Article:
Melanoma is the most dangerous form of skin cancer. As with all skin cancer, melanoma develops due to genetic mutations of the DNA (either by inheritance or UV radiation). Risk factors for the development of melanoma include: skin pigmentation (fair-skinned individuals are at a higher risk), childhood exposure to sunlight, number of peeling/blistering sunburns in a lifetime, a family history of melanoma, and those born with multiple atypical/dysplastic moles, as well as those with large moles at birth. Interestingly, socio-economic status seems to play a large role in melanoma development, with the highest rates occurring in professionals. Melanomas are most commonly found on the back in men and on the legs in women, both areas that are more frequently exposed to the sun.
Due to the vast advancements in cancer therapy, melanoma, as well as many other cancers, is not particularly a death sentence anymore. As with most cancers, melanoma has many treatment options depending on what stage in the game the cancer is diagnosed. For uncomplicated melanomas that have not spread to the lower layers of the skin, or metastasized to the lungs or brain, surgical removal with wide margins is recommended, followed by either nothing (if the melanoma was caught early enough) or the biopsy of a nearby lymph node (though controversial, this intervention may be useful in determining if the melanoma started metastasizing or not). Unfortunately, surgical resection of melanoma is not always successful and may result in recurrence in up to 50% of all cases. Melanomas that are classified as “high-risk” may require further management such as year-long interferon treatment, immune-enhancement (Aldara), chemotherapy (DTIC, Temodar), radiation therapy, or immunotherapy (a whole slew of new drugs).
Immunotherapy is a branch of treatment options that treats diseases (or cancer, in this case) by augmenting or suppressing the normal human immune response. By manipulating the immune system, it is possible to direct the human body to either “fight” the disease (as with cancer, such as melanoma), or stop “attacking” itself (as with autoimmune disorders, such as rheumatoid arthritis). New immunotherapeutics include Proleukin, which was the first new therapy approved for melanoma treatment in 20 years (until recently). Proleukin is really interleukin-2, a normally occurring human immune system modulator that activates white blood cells to attack the melanoma cancer cells. Another immunotherapeutic is Yervoy, a human antibody that binds to receptors on the surface of white blood cells causing them to activate and constantly destroy tumor cells.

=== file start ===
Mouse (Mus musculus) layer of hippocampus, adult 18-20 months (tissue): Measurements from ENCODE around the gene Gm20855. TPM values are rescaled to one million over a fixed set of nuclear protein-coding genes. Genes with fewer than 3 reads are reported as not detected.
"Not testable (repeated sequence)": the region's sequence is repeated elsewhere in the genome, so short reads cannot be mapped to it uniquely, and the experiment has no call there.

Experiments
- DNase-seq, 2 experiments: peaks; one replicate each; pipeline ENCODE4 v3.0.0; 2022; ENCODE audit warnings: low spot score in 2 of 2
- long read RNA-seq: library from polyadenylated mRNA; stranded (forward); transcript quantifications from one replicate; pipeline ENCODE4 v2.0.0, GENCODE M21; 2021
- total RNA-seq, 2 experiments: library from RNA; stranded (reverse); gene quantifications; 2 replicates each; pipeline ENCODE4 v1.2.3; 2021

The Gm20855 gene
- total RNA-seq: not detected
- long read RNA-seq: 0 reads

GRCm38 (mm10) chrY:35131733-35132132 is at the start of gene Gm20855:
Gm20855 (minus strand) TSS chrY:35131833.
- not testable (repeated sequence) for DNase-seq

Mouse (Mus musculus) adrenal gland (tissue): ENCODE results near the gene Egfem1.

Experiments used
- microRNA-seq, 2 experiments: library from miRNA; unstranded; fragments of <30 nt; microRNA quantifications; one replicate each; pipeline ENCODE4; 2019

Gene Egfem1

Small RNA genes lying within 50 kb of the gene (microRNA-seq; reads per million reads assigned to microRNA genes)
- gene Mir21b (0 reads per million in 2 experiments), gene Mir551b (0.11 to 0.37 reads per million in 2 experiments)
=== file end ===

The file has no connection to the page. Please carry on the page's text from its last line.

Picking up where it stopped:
Earlier this year, the FDA announced that they had approved two new drugs for melanomas that could not be surgically removed – Tafinlar and Mekinist. Both medications are immunotherapeutics and target BRAF-positive melanomas specifically, (previous BRAF-targeted treatments include Zelboraf). BRAF is a gene that is mutated in about 60% of melanomas and is correlated with a particularly aggressive, unrespectable form of melanoma. New studies are being conducted to improve the action of both of these drugs by combining them, and so far the results seem successful.
The newest areas of research regarding melanoma therapy involve adoptive cell therapy or gene therapy. For instance, the NIH is working on a system in which white blood cells found in a patient’s own melanoma may be isolated, grown in the lab, and be reintroduced to the patient, thus creating a subset of white blood cells in the patient’s body that are tumor fighting machines. Another option may be the use of Sutent (FDA approved for renal cell carcinoma and gastrointestinal tumors), which targets receptors in the body to train the immune system to fight cancer cells. Though not as successful as some of the other drugs mentioned previously, this treatment choice may be good for late-stage, metastatic melanoma.
With the advances medical science has been making in all fields of cancer therapeutics, it is impressive the amount of the work that has gone into developing novel treatment possibilities for melanoma. However, the most important concept in melanoma treatment is early detection (with prevention obviously being “up there” as well). By detecting a melanoma early, a patient and doctor reduce the chance of having to face further treatment as surgical resection may just do the trick. So everyone remember their sunscreen and their ABCDEs (asymmetry, border irregularity, colour changes, diameter and enlargement/evolving) as these are the most important principles in combating all skin cancers, including melanoma.
Margit Lai Wun Juhasz
Mount Sinai Medical Student